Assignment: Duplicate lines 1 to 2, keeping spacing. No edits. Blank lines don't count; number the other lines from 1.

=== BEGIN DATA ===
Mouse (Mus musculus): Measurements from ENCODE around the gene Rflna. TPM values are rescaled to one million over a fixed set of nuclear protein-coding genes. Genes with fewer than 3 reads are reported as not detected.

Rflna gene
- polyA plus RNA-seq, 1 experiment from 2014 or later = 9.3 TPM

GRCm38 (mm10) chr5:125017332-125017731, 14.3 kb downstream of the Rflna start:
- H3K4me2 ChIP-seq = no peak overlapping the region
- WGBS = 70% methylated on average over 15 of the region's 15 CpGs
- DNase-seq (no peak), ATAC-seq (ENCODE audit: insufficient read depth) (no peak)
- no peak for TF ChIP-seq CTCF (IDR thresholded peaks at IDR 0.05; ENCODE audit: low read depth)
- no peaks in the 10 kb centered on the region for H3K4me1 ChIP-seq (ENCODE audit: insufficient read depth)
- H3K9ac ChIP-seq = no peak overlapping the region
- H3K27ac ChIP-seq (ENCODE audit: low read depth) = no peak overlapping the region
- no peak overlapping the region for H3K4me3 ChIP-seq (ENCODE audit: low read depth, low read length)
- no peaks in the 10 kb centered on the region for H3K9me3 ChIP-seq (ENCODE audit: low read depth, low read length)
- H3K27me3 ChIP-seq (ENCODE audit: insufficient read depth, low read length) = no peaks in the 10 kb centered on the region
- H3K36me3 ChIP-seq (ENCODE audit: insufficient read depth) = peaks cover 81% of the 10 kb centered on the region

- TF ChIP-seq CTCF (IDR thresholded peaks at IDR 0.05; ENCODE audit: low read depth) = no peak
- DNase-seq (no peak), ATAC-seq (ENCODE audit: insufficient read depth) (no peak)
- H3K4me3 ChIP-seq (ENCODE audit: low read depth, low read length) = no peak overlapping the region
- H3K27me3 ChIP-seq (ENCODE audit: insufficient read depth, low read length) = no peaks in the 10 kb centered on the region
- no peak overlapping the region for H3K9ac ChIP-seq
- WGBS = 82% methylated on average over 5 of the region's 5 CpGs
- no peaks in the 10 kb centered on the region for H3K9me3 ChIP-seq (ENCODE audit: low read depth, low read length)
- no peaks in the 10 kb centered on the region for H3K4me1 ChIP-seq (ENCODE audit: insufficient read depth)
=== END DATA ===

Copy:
Mouse (Mus musculus): Measurements from ENCODE around the gene Rflna. TPM values are rescaled to one million over a fixed set of nuclear protein-coding genes. Genes with fewer than 3 reads are reported as not detected.

Rflna gene